When a woman goes into menopause, either naturally or surgically, she will spend a large portion of her lifetime without the benefits of natural hormones her body once produced. There are obvious discomforts for some women that signal this onset of menopause such as hot flashes, night sweats, and some memory deficits- and some not so obvious immediately such as sexual dysfunction, vaginal dryness, low libido, bone loss, heart disease, depression, sleep disturbances, overactive bladder or worsening urinary incontinence, nocturia (needing to urinate at night), pelvic pain, urinary tract infections, dry skin, hair loss, pelvic prolapse, and much more.
There are many options for women in menopause to take hormone replacement therapy, and she should be an active partner in the decision to replace in the safest, customized way possible. Hormone therapy and replacement is certainly a moving target and treatment should be as individualized as possible. Hormone replacement therapy is how to supplement female hormones to replace the ones a women’s body no longer makes on her own. Systemic hormone replacement therapy is meant to feed the whole body, bones, brain and all tissues. Local hormone therapy is supplementing to tissues of the vagina and bladder to help these localized problems, not feeding the entire body. There are also major differences in safety in how the hormones are supplied. For example, oral estrogen pills are metabolized by the liver and therefore have negative effects on anything the liver produces, like clot forming materials, and bad cholesterols. However, when absorbed through the skin, like a patch or vaginal cream, in low enough doses this estrogen can do more and not create the risks that a pill would. There are natural progesterone products available that do good things for hormone balance and promoting sleep and calming effects and are not synthetic. Interestingly, the hormones used to test HRT safety in a large clinical trial called the Women’s Health Initiative or WHI in 2002 were the most unsafe of all of the HRT products, an estrogen pill and a very strong negative synthetic progestin. Unfortunately, this caused a major shifting in HRT care toward scaring women into not using HRT, despite other safer options for safer candidates (this study used much older, sicker and riskier patients).There are other studies that show low risk in good candidates with safer HRT options, that HRT can reduce the risk of mortality, heart failure or heart attack, and without any added cancer risks (a 10 year Danish study). There are other ongoing trials examining the risks and benefits of HRT. The bottom line here is that each woman needs to be addressed individually, based on risk, and offered safer therapies and options than the previous one-size-fits-all mentality that was used in the past. Your doctor needs to be able to differentiate the risk and benefits to HRT, or consider local therapies if only targeted tissues are the issue based on each woman’s needs and wishes for her hormonal therapy options.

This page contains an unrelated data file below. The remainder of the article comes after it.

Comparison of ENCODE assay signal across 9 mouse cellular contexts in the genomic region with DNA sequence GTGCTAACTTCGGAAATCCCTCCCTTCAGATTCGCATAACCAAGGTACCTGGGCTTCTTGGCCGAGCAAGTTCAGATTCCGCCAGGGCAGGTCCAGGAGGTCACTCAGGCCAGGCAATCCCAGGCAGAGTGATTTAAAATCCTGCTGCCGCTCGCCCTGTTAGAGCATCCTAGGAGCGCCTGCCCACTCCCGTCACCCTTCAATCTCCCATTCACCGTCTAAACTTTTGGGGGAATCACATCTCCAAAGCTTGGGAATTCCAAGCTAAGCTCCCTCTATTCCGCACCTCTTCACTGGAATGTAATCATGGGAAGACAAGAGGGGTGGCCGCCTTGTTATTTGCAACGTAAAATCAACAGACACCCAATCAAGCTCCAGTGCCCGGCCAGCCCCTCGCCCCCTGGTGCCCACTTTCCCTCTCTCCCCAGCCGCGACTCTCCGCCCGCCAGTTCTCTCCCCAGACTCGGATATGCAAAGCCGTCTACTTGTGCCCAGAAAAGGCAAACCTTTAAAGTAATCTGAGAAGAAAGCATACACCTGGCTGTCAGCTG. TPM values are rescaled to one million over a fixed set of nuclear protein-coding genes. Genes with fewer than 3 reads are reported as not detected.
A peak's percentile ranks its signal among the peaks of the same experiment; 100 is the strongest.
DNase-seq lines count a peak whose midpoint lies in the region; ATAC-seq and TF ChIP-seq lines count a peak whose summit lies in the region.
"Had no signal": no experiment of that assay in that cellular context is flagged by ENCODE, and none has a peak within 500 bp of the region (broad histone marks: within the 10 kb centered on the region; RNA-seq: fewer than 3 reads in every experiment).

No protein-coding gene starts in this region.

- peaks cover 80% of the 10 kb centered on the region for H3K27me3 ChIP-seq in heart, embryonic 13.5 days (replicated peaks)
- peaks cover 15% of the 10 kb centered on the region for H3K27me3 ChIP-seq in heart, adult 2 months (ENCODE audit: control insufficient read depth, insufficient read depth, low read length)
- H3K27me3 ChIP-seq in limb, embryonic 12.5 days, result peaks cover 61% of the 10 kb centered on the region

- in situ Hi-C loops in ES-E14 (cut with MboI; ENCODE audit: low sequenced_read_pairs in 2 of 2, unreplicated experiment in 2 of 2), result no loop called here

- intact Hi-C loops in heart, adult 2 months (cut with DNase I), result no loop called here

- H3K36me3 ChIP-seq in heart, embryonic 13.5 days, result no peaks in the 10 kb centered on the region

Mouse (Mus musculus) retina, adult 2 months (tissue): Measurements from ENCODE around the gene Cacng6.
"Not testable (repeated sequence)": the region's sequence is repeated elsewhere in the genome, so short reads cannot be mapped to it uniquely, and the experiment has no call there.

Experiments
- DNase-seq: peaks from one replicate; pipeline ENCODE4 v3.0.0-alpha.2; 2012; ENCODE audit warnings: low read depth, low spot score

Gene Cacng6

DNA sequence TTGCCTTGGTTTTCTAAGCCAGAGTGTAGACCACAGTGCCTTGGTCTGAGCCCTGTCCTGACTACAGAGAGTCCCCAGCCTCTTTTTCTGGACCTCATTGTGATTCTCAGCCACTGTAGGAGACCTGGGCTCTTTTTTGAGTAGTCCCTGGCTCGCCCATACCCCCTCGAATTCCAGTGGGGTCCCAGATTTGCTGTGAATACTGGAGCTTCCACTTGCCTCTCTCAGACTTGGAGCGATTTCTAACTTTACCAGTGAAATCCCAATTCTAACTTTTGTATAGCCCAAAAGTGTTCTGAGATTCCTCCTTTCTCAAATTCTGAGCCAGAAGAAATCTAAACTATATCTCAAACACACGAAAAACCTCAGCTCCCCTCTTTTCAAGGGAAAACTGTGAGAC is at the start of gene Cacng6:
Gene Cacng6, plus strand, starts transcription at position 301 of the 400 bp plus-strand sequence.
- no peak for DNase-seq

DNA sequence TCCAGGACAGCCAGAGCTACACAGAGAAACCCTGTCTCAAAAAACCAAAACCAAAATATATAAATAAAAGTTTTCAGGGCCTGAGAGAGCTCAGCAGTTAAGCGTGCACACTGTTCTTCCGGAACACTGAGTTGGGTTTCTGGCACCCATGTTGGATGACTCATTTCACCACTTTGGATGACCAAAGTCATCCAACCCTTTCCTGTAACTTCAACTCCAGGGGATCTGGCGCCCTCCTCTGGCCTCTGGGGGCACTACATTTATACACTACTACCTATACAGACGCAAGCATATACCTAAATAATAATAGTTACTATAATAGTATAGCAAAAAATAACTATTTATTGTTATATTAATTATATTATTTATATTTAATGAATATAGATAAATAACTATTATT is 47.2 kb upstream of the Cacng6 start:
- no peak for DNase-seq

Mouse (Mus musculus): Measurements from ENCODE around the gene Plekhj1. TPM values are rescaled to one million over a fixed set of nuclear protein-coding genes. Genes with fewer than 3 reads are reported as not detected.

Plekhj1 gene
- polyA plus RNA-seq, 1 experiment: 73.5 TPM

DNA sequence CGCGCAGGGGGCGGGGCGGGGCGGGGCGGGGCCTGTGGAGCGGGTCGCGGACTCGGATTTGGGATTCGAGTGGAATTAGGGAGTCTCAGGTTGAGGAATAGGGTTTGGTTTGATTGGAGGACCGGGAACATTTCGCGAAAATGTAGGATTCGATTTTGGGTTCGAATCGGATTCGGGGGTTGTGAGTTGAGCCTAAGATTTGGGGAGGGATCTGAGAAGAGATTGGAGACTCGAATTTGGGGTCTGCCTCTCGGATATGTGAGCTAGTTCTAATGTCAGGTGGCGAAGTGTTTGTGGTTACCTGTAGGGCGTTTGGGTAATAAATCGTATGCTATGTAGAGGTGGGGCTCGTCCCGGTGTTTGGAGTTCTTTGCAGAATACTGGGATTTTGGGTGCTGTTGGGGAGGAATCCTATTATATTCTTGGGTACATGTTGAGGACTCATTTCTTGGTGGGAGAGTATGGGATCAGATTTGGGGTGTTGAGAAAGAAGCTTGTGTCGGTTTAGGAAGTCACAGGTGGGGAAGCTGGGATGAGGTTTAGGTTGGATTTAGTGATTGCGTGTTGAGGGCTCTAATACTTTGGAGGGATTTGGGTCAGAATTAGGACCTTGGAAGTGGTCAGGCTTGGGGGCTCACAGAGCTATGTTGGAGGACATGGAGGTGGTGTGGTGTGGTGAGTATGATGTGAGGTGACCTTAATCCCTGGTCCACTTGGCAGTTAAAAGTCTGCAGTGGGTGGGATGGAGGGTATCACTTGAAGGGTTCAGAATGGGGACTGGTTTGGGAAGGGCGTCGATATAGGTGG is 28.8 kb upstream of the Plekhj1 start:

Sometimes, non-hormonal therapies also need addressing, such as non-estrogen therapies for women with history of breast cancers or high risk situations. Therapies may be needed despite risk for vaginal and urinary symptoms to help improve one’s quality of life and comfort and lowering the risk of urinary tract infections or other irritative voiding symptoms. Options are available.
Doctor Jannah Thompson and Nurse Practitioner Sharon Possehl offer customized hormonal and non-hormonal therapies for your very specific needs and or desires and complaints.